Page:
9
AAAS Worldwide
Science is a global enterprise.
With members on every continent,
including Antarctica, AAAS works
to strengthen the role of scientists
and engineers worldwide. Our
International Initiatives support
three key goals, which promote
international scientific cooperation,
S&T workforce and capacity development, and science and innovation
for sustainable development.
Progress toward these goals is now
being achieved throughout AAAS as
a result of team efforts coordinated
by the Chief International Officer.
AAAS Event Marks U.S. Return to UNESCO
AAAS is playing a central role in rebuilding ties between the United States and UNESCO,
the United Nations Educational, Scientific, and Cultural Organization. Former U.S. Secretary
of State Colin Powell named AAAS to help represent science and technology interests on the
new U.S. National Commission for UNESCO. His request followed a conference organized
by AAAS in UNESCO’s Paris headquarters where officials discussed how best to improve
science education worldwide. UNESCO Director General Koïchiro Matsuura — seated between
U.S. Ambassador to UNESCO Louise Oliver and then AAAS President-Elect Gilbert S. Omenn —
described the gathering as a watershed in U.S.-UNESCO relations.
Youth Science Cuts Across Boundaries
When 900 student-scientists and 350 teachers gathered in Beijing for the Asia-Pacific
Economic Cooperation Association’s Third Youth Science Festival, AAAS was there.
With support from the National Science Foundation, AAAS organized a delegation of
19 top U.S. science students and four high-school science teachers. Three of the students
won top prizes. The event was hosted by China’s Ministry of Science and Technology and
Ministry of Education, the China Association for Science and Technology, the Central
Committee of the Chinese Youth League, and the city government of Beijing. Yet another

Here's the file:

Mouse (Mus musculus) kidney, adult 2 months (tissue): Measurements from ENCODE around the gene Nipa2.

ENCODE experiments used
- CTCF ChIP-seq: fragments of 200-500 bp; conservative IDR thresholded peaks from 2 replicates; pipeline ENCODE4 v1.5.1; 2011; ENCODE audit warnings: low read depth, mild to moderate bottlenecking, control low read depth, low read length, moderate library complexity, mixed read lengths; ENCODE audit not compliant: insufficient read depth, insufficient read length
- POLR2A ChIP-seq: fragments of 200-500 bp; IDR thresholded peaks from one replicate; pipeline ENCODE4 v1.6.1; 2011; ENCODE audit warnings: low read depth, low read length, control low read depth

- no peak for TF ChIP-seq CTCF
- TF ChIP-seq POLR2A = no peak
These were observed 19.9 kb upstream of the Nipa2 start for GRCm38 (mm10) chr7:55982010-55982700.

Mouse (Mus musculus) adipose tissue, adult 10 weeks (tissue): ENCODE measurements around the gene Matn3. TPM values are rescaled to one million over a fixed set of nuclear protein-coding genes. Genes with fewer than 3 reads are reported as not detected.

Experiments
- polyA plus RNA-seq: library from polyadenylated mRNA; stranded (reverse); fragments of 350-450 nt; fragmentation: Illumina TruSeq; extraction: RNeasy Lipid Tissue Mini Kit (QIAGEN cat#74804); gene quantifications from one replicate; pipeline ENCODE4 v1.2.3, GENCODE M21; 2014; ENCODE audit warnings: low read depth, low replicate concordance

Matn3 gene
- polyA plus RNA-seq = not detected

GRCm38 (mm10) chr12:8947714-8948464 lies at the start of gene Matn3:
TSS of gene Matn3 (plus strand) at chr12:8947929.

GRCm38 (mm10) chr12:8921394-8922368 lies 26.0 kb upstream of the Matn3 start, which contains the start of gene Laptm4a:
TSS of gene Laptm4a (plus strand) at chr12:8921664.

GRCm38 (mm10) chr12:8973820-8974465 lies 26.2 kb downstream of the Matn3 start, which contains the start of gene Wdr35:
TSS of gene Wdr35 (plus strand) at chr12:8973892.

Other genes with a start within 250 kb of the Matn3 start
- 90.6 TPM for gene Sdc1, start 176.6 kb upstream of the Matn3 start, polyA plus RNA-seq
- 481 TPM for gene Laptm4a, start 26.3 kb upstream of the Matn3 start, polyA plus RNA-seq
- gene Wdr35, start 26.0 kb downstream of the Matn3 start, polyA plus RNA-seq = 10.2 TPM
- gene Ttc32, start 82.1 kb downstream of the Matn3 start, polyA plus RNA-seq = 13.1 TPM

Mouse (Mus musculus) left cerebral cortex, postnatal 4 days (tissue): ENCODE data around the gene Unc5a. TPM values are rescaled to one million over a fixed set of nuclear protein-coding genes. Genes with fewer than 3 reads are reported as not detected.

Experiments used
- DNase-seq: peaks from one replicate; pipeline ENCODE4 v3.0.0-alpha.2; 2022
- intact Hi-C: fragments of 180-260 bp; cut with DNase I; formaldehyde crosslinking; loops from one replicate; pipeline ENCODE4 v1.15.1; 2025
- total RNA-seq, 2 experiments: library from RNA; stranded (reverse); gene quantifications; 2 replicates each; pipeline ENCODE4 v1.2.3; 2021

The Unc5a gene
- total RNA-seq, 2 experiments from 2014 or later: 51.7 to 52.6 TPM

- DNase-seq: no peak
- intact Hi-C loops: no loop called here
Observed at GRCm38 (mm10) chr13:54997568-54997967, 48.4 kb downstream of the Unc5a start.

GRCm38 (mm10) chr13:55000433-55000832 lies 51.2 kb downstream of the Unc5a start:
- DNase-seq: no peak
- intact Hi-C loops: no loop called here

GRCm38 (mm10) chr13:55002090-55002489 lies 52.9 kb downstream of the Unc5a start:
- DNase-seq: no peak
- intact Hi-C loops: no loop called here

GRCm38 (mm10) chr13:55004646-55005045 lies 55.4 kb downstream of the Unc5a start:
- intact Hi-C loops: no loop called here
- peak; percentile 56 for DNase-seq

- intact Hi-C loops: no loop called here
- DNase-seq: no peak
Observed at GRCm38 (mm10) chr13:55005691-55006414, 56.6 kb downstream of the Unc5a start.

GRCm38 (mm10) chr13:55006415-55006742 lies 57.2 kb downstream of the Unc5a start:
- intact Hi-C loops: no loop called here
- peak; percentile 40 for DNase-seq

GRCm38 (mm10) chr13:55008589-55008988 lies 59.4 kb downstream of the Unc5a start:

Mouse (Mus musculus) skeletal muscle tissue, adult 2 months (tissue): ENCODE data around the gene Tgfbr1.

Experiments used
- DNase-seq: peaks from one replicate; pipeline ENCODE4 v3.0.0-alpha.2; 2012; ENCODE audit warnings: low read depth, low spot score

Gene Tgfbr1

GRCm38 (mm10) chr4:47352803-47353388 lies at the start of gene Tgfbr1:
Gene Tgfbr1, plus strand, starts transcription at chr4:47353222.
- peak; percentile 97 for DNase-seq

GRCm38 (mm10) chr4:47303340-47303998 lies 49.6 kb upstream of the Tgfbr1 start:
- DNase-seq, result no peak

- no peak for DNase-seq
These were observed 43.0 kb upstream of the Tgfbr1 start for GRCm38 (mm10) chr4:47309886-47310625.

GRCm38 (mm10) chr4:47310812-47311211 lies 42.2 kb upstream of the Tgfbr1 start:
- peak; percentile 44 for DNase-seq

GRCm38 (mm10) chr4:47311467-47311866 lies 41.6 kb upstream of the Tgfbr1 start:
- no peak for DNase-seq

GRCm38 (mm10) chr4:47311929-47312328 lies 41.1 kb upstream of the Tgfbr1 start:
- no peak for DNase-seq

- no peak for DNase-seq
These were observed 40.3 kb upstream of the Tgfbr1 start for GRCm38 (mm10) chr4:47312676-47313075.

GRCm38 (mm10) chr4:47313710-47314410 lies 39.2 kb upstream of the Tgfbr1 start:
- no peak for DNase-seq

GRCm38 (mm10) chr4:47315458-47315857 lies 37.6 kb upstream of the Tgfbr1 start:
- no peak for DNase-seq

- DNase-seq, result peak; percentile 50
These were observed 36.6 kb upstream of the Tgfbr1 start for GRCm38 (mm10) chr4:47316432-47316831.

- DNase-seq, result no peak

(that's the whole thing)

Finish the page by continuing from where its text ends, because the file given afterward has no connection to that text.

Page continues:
example of AAAS efforts to build S&T workforce capacity happened in July 2004 when
outstanding U.S. high-school students spent two unforgettable weeks at South Korea’s
Pohang University of Science and Technology. “No matter where you come from,” remarked
student Jeffrey Chang of Glenview, Illinois, “a lot of people have the same interests.”
Read more: www.aaas.org/news/releases/2004/0907korea.shtm.
Euroscience Opens New Doors
More than 250 guests joined AAAS and Science staff for a gala reception at
Stockholm’s Vasa Museum during the first-ever EuroScience Open Forum. “We have
13,000 European members who play a critical role in helping AAAS to serve as a
voice for the advancement of science around the world,” the AAAS CEO explained
as he co-hosted the event with Andrew Sugden, international managing
editor for Science in Cambridge, U.K. Other AAAS highlights included
sessions on women in science and engineering, science communications, and science policy. Shirley Malcom, director of Education
and Human Resources at AAAS, offered a plenary lecture on
science literacy. “Much of what we are doing on both sides of
the Atlantic is falling short of our ambitions in terms of reaching
the public, grabbing their attention, and providing them with
quality information,” Malcom warned.
10
Protecting Science and Human Rights
When New York Times reporter Claudia Dreifus profiled forensic
anthropologist Fredy A. Peccerelli, her popular column also
highlighted the long-term results of AAAS’s Science and Human
Rights program. AAAS long ago helped train the first forensic
anthropology team to exhume and examine thousands of
Guatemalans who were killed during a bloody civil war. Since then,